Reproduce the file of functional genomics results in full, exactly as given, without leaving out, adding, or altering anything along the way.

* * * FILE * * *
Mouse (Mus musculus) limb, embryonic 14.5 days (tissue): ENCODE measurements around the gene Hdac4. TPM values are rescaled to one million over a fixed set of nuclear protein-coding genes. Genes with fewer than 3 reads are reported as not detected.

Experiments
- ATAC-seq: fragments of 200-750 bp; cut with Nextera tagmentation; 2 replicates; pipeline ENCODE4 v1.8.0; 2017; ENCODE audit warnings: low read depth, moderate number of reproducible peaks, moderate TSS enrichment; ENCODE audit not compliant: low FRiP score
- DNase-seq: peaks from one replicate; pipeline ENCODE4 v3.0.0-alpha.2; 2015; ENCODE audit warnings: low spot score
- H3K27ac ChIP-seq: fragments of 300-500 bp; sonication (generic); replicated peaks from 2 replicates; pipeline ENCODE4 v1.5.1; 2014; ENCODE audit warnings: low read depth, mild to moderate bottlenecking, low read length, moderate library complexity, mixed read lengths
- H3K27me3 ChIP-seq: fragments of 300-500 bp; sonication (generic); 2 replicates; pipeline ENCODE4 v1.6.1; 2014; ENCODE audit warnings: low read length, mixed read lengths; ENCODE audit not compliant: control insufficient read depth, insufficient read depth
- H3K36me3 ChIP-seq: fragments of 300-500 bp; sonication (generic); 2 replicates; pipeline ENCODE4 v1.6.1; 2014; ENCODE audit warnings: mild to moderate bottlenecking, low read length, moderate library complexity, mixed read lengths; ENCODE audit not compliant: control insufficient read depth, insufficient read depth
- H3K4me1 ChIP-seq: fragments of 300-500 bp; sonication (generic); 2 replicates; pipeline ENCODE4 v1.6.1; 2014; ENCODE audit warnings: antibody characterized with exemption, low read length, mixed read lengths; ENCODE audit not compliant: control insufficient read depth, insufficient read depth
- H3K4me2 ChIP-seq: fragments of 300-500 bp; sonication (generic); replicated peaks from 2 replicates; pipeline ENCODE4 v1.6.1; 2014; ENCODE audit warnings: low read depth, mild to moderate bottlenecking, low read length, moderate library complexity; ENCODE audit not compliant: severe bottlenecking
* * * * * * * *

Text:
Mouse (Mus musculus) limb, embryonic 14.5 days (tissue): ENCODE measurements around the gene Hdac4. TPM values are rescaled to one million over a fixed set of nuclear protein-coding genes. Genes with fewer than 3 reads are reported as not detected.

Experiments
- ATAC-seq: fragments of 200-750 bp; cut with Nextera tagmentation; 2 replicates; pipeline ENCODE4 v1.8.0; 2017; ENCODE audit warnings: low read depth, moderate number of reproducible peaks, moderate TSS enrichment; ENCODE audit not compliant: low FRiP score
- DNase-seq: peaks from one replicate; pipeline ENCODE4 v3.0.0-alpha.2; 2015; ENCODE audit warnings: low spot score
- H3K27ac ChIP-seq: fragments of 300-500 bp; sonication (generic); replicated peaks from 2 replicates; pipeline ENCODE4 v1.5.1; 2014; ENCODE audit warnings: low read depth, mild to moderate bottlenecking, low read length, moderate library complexity, mixed read lengths
- H3K27me3 ChIP-seq: fragments of 300-500 bp; sonication (generic); 2 replicates; pipeline ENCODE4 v1.6.1; 2014; ENCODE audit warnings: low read length, mixed read lengths; ENCODE audit not compliant: control insufficient read depth, insufficient read depth
- H3K36me3 ChIP-seq: fragments of 300-500 bp; sonication (generic); 2 replicates; pipeline ENCODE4 v1.6.1; 2014; ENCODE audit warnings: mild to moderate bottlenecking, low read length, moderate library complexity, mixed read lengths; ENCODE audit not compliant: control insufficient read depth, insufficient read depth
- H3K4me1 ChIP-seq: fragments of 300-500 bp; sonication (generic); 2 replicates; pipeline ENCODE4 v1.6.1; 2014; ENCODE audit warnings: antibody characterized with exemption, low read length, mixed read lengths; ENCODE audit not compliant: control insufficient read depth, insufficient read depth
- H3K4me2 ChIP-seq: fragments of 300-500 bp; sonication (generic); replicated peaks from 2 replicates; pipeline ENCODE4 v1.6.1; 2014; ENCODE audit warnings: low read depth, mild to moderate bottlenecking, low read length, moderate library complexity; ENCODE audit not compliant: severe bottlenecking